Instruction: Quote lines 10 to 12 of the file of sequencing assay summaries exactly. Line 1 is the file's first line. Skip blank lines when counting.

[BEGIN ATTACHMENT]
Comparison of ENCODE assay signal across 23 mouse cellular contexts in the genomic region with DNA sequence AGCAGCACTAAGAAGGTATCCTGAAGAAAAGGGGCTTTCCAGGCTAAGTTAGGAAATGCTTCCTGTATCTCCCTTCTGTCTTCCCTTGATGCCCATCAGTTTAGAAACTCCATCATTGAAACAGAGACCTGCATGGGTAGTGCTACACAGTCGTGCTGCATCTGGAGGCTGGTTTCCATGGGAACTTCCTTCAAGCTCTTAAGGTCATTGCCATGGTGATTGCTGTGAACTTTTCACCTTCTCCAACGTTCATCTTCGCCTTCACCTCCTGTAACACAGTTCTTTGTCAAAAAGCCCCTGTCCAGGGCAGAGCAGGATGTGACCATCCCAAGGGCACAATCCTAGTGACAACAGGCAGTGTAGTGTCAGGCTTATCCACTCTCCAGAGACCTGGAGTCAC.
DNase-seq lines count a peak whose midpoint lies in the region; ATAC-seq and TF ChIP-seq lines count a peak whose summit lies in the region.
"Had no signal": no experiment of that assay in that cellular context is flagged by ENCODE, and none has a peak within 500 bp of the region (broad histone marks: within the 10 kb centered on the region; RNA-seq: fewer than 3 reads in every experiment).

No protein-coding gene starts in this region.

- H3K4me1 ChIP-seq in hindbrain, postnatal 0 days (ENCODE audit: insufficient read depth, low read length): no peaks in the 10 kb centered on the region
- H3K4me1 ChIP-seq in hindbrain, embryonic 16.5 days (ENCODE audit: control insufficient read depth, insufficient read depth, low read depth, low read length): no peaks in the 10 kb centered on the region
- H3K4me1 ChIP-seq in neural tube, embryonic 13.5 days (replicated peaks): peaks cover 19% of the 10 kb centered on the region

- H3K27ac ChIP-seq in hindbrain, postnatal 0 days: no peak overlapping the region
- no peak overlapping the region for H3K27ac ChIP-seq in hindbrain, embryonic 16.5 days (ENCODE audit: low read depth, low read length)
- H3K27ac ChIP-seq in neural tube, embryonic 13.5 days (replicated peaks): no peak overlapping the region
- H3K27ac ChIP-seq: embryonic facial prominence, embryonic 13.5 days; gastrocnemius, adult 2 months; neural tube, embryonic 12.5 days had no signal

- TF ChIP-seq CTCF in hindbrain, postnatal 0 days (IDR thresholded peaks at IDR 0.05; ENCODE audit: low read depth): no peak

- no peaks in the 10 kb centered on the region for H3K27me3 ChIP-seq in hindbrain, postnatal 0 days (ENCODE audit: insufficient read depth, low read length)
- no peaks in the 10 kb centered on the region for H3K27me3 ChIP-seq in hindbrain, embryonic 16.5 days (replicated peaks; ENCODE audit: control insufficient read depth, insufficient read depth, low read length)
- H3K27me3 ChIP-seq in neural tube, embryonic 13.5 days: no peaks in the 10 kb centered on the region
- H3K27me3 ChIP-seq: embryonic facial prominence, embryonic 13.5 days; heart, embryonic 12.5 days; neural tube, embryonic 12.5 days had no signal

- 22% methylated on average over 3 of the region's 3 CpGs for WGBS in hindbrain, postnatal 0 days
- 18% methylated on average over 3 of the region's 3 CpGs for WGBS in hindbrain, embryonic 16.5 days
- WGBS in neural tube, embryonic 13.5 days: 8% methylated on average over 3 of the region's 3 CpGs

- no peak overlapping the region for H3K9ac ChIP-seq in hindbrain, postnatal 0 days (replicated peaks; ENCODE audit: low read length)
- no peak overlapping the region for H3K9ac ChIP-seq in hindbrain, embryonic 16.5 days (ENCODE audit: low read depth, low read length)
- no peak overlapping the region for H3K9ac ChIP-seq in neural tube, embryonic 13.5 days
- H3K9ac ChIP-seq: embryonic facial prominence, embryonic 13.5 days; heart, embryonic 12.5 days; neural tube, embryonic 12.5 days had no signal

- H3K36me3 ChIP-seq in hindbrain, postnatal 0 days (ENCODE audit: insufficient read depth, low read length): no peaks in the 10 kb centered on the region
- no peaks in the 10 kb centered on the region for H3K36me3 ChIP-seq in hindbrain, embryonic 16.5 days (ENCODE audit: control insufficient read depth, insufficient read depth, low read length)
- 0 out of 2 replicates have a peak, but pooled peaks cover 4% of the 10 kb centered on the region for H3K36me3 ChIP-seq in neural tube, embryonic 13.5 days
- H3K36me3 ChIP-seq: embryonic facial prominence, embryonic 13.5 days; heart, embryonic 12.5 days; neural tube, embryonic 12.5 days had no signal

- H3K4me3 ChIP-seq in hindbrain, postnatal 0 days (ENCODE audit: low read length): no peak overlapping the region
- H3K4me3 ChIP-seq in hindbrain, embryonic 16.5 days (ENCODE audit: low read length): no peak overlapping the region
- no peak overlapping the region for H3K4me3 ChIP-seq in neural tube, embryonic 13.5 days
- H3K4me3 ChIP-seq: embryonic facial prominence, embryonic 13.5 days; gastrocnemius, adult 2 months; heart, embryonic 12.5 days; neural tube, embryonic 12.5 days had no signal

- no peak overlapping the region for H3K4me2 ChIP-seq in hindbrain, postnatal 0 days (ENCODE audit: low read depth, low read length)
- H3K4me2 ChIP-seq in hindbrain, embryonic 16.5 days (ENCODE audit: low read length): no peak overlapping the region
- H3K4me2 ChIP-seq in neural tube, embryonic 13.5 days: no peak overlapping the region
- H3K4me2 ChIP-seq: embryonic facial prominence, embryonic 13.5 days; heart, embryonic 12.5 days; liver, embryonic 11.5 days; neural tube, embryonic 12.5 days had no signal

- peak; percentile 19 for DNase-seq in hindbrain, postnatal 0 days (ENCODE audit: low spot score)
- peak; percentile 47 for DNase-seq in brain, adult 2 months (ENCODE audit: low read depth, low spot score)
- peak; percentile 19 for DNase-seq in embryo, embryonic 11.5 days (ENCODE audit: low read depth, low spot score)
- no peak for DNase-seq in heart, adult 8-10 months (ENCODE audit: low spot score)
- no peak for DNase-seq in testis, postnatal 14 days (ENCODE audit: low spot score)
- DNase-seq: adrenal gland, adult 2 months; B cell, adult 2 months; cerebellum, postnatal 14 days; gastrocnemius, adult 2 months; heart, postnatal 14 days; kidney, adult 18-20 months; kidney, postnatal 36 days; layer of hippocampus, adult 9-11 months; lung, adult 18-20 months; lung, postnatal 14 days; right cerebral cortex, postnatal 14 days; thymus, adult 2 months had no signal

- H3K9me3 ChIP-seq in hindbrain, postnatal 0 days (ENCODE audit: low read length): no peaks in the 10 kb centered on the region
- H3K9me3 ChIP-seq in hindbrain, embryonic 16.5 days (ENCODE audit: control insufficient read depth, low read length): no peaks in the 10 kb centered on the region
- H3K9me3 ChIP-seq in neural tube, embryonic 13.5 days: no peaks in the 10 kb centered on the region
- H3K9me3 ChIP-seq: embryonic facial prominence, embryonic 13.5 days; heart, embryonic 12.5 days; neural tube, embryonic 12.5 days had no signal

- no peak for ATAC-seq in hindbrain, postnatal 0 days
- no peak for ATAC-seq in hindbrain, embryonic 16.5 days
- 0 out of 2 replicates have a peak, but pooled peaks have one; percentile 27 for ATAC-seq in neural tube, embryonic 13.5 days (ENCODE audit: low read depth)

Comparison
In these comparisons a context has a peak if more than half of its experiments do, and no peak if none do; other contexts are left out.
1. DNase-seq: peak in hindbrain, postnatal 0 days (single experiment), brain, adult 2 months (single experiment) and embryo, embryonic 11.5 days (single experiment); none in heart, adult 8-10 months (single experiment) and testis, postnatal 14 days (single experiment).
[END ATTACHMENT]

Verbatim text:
- H3K27ac ChIP-seq in neural tube, embryonic 13.5 days (replicated peaks): no peak overlapping the region
- H3K27ac ChIP-seq: embryonic facial prominence, embryonic 13.5 days; gastrocnemius, adult 2 months; neural tube, embryonic 12.5 days had no signal

- TF ChIP-seq CTCF in hindbrain, postnatal 0 days (IDR thresholded peaks at IDR 0.05; ENCODE audit: low read depth): no peak